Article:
But, do you ever feel that cramping leg pain is preventing you from enjoying your summer activities? Does it feel like your muscles are starving for oxygen? That may be exactly what’s going on. If your tissues aren’t getting the amount of oxygen they require, they start to cramp. This pain (called claudication) only goes away once you stop whatever activity was causing it (e.g. walking, biking, etc). That doesn’t mean you should stop engaging in physical activity.
Actually, it’s been proven that regimented exercise programs offer substantial relief to people suffering from lower extremity vascular disease, also known as peripheral vascular disease. With time, your blood vessels actually branch out to form additional routes for blood and oxygen to get to these hungry tissues. This process is called collateralization and it can be very effective in relieving some symptoms of vascular disease. Some people however, need a little extra help, and that can be in the form of medication or simple office-based minimally-invasive procedures such as balloon angioplasty or stenting. These procedures are often done within an hour or two and patients get to go home the same day.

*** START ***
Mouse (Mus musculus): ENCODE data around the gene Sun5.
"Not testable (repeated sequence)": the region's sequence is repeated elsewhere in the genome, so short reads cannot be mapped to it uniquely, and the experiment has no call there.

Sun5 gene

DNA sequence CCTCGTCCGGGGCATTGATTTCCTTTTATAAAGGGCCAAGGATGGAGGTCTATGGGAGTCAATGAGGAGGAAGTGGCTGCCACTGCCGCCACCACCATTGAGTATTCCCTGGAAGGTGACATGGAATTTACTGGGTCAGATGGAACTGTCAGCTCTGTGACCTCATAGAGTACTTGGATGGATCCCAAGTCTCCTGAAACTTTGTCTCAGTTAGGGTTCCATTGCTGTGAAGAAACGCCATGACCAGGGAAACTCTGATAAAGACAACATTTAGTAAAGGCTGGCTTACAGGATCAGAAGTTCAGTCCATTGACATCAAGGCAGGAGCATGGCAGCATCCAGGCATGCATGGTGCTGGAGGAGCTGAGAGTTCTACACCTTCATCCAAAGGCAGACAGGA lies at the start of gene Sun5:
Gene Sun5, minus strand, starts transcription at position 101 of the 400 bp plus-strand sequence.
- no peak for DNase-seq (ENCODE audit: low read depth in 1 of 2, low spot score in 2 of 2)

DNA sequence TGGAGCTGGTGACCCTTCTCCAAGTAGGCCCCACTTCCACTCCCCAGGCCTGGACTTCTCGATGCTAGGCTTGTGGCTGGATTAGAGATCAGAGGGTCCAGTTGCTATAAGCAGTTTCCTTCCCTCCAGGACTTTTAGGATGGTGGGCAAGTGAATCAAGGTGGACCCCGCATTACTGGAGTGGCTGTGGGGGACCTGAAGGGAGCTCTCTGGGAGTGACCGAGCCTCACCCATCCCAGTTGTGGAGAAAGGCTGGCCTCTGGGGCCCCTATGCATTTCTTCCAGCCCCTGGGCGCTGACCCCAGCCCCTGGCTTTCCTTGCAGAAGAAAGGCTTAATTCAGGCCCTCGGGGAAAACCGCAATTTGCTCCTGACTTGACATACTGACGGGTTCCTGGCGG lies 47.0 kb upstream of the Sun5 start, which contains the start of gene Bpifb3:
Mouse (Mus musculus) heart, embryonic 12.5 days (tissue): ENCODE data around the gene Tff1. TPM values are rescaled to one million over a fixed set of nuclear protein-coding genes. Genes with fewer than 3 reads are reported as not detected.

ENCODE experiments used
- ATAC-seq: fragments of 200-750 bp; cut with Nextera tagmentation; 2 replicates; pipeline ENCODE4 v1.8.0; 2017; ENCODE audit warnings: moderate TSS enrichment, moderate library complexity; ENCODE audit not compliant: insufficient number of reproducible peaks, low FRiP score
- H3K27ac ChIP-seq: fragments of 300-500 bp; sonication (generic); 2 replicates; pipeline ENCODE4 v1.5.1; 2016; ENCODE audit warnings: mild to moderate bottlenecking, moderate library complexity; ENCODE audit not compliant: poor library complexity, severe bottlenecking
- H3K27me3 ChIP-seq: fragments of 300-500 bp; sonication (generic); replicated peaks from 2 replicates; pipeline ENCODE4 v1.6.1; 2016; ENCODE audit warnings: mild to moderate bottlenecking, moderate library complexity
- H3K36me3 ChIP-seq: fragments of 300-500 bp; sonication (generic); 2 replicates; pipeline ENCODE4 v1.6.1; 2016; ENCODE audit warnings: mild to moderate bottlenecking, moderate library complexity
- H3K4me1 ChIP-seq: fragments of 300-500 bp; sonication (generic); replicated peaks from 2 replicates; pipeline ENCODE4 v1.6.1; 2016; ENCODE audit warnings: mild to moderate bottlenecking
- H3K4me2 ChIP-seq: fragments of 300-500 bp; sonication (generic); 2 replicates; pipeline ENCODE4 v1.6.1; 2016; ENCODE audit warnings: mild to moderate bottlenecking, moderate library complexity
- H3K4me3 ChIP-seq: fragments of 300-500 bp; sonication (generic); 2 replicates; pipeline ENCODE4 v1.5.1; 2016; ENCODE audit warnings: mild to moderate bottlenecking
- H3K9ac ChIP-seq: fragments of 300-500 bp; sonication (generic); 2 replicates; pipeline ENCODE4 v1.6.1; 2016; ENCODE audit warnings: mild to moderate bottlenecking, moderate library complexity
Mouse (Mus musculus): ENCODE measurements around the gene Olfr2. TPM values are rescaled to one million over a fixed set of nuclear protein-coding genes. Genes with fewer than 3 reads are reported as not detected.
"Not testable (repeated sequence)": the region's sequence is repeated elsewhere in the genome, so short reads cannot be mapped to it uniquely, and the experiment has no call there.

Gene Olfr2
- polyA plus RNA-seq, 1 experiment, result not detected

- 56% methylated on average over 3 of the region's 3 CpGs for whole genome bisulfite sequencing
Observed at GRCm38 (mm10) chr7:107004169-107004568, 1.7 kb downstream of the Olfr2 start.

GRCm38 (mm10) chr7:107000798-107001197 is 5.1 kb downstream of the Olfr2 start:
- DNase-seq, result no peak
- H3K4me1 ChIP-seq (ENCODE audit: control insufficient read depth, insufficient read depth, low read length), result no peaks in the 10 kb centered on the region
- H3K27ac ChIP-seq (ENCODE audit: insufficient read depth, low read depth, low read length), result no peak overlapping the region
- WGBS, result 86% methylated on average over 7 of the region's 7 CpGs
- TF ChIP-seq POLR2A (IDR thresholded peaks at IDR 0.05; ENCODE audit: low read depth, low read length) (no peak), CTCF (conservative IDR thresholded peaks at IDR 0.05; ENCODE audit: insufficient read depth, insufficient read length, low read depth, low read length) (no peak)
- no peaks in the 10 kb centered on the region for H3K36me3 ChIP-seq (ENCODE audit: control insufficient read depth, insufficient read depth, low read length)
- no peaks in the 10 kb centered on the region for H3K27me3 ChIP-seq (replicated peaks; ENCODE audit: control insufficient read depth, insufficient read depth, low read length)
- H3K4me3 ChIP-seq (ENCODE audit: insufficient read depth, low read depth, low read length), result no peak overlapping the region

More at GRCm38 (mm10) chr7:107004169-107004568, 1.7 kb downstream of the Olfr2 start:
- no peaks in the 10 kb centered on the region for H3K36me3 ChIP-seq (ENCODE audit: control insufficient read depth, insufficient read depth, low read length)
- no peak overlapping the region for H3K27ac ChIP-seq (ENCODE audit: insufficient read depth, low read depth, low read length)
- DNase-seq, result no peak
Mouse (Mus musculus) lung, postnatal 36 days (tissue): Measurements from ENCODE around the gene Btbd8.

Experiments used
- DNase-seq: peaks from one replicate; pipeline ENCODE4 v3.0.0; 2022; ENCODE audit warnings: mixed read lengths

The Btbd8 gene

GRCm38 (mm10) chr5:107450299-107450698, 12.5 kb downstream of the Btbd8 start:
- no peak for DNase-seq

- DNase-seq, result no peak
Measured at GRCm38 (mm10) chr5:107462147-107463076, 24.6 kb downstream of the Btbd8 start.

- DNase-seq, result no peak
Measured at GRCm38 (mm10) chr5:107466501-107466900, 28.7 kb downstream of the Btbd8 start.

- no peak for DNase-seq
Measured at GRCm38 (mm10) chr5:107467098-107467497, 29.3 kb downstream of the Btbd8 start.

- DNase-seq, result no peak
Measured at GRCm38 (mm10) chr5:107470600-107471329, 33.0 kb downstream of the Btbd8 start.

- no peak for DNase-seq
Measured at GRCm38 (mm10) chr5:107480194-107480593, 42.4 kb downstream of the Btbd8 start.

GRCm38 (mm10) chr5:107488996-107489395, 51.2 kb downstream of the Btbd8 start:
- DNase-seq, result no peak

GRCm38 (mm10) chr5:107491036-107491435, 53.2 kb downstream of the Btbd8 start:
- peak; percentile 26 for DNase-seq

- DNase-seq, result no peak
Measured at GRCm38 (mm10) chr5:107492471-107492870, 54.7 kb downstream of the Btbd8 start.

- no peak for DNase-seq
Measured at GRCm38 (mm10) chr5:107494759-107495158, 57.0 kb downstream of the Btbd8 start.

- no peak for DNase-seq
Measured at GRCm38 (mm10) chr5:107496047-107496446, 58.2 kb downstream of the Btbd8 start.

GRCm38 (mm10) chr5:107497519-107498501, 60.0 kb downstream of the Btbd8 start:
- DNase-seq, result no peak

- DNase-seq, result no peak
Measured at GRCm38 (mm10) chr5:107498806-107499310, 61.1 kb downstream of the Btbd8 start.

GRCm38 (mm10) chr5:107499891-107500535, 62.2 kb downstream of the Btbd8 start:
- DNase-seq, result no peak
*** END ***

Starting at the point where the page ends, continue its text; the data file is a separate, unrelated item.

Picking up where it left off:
“So, who gets peripheral vascular disease? “ Overall, the most well-known risk factors are smoking, elevated cholesterol and/or blood pressure, advancing age and those with a family history of vascular disease. Remember, blood vessels travel throughout the body so if you’ve experienced problems with your heart’s or brain’s vessels, you can very likely have something going on in your legs or elsewhere.